The iPad's native iPod app isn't particularly pretty nor easy to use - you either get a dense list of artist names or a scattershot cover view - but even if it did get a swell redesign, it's hard to imagine it existing in the same universe as the breathtaking cosmic music player Planetary.
What is it?
Planetary, free, iPad. The first iOS effort from the exciting new interaction design group Bloom, Planetary is an iPad-only music player that renders your collection as a stunning universe of stars (artist), planets (albums) and moons (songs). Each successive level is fluidly interactive: tap on the name of a song to play it, give the display a gentle nudge to set the solar system spinning in motion, and expand with two fingers to zoom out back to album view. It's hard to explain the experience in words, but it's just one of those brilliantly designed apps that responds to your every touch just the way you think it should. As Captain Jason T. Chen, Huge Dork, summed it up to me: "Set course for Rihanna, maximum warp!"
Who's it good for?
Anyone who listens to music on their iPad.
Why's it better than alternatives?
It's admittedly not the most efficient way to browse through a big music collection - when you're at the highest level of stellar organisation you kind of just blindly pick a letter and explore from there - but it's the rare app that shows what the tablet (and in this case, only the tablet) can really do. It's a totally new way to explore one's music collection. And it's brilliantly executed: the textures look phenomenal; it's totally responsive to every touch, whether you're bumping things into motion or sending a moon flying at a dizzingly spin; and it's filled with clever details, like the size of the individual song satellites being determined by play count, or the orbit of those songs being determined by the length of the track they represent. Plus, of course, it's free, so there's really no reason not to try it.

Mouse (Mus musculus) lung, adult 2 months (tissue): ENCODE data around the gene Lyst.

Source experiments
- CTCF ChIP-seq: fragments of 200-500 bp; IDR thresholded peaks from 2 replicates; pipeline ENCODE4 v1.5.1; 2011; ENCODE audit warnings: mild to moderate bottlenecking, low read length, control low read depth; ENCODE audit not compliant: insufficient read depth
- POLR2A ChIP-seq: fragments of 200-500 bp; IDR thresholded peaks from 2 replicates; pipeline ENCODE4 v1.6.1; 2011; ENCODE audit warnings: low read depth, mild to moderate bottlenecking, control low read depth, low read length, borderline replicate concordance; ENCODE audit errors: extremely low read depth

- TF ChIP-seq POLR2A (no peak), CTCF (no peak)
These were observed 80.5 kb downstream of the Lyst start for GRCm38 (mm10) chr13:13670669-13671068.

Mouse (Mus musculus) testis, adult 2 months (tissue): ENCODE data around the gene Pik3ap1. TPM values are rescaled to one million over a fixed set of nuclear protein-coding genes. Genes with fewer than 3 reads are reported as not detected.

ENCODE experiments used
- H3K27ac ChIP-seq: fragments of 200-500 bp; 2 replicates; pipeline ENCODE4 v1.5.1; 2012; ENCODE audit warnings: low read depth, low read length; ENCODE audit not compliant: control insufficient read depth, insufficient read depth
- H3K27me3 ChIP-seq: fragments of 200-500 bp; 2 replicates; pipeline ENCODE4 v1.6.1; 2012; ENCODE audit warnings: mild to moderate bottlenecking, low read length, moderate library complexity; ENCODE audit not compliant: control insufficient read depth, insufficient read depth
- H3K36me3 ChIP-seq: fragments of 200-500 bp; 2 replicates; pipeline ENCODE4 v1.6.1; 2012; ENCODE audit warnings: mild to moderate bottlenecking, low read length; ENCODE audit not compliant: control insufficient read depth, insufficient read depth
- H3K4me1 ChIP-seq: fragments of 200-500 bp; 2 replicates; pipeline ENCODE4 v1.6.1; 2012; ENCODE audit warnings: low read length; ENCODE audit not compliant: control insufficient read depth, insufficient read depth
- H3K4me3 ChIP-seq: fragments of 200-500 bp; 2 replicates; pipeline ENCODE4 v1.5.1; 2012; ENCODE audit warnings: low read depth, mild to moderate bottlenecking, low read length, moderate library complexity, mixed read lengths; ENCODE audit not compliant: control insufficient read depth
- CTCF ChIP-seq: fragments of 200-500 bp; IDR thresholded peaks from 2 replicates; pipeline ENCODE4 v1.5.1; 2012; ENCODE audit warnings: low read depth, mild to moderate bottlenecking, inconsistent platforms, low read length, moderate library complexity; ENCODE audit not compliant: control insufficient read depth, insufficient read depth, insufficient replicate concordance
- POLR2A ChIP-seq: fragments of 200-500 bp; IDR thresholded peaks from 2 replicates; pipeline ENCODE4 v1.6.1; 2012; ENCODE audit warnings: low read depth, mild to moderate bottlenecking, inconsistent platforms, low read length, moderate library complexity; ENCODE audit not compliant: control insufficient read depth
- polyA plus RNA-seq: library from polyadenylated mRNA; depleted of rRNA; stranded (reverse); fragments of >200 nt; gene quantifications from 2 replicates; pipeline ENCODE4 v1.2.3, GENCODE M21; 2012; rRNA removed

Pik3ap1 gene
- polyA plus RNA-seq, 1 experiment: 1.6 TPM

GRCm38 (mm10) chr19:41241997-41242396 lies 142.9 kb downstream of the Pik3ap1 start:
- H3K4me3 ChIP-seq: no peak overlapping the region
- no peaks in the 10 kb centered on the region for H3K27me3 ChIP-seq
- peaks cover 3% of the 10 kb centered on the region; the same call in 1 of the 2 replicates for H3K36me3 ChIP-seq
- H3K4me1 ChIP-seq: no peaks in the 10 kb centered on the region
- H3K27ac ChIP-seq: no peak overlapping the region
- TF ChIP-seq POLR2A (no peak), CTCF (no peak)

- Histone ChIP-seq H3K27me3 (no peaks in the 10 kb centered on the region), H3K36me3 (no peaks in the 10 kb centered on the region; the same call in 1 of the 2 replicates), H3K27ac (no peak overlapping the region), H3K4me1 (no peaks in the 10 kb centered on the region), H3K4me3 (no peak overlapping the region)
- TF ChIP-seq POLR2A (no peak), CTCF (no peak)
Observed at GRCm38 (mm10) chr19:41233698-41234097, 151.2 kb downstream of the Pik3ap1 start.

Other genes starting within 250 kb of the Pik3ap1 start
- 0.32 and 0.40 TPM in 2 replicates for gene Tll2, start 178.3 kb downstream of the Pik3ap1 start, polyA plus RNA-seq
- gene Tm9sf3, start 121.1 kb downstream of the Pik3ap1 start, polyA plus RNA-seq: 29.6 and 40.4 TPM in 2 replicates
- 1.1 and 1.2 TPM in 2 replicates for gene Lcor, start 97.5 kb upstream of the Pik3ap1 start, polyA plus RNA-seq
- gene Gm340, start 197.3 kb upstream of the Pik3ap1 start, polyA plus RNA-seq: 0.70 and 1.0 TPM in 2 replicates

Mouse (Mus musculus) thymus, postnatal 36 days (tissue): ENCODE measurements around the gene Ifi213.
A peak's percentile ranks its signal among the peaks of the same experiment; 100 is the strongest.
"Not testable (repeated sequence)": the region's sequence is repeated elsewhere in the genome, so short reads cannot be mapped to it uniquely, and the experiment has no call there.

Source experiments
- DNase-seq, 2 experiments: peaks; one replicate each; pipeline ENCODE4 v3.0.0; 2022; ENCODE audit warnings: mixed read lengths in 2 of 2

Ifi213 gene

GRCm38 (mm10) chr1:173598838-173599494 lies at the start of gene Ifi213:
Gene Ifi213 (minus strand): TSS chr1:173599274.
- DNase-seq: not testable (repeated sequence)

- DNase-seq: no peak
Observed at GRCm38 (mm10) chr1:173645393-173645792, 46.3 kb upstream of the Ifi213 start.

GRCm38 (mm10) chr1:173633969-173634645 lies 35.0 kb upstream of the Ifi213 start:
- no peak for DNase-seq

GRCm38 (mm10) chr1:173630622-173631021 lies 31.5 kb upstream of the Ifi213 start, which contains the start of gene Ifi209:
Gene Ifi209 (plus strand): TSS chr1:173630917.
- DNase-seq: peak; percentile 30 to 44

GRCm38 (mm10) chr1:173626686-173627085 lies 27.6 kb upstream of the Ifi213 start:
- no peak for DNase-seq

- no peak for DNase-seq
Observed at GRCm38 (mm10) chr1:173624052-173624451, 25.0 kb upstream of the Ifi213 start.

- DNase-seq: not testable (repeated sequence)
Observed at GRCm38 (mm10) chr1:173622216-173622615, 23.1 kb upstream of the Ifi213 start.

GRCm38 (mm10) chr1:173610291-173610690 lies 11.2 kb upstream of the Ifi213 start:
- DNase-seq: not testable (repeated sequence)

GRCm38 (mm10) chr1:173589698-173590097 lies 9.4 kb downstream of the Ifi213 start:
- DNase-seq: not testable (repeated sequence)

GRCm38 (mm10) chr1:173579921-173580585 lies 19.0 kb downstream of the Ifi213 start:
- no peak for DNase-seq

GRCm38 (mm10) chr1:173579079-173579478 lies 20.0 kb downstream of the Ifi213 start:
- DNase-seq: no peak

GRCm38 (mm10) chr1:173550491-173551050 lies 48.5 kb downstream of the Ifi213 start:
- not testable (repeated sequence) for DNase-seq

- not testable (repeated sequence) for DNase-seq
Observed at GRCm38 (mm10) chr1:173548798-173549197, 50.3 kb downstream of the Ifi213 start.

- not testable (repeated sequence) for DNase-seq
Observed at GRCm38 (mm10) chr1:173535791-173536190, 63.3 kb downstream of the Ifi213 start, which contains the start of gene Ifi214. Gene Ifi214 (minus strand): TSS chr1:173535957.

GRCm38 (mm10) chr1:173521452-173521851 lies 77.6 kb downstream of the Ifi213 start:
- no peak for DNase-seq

How could it be even better?
As I said, the highest organisational view - just a wheel with the first letter of the artists in your collection - seems like a clunky way to kick off the experience. Maybe there could be some sort of broader view of star clusters arranged alphabetically. Or something. I don't know! Also, the app supports HDMI out, but who has that little HDMI dongle? If there was someway they could do AirPlay video support, even if it temporarily turned off the interactivity and locked you into one view to account for the lag, I'm not sure I'd use my TV for anything else ever again.
Planetary for iPad [iTunes]
Video music: Clams Casino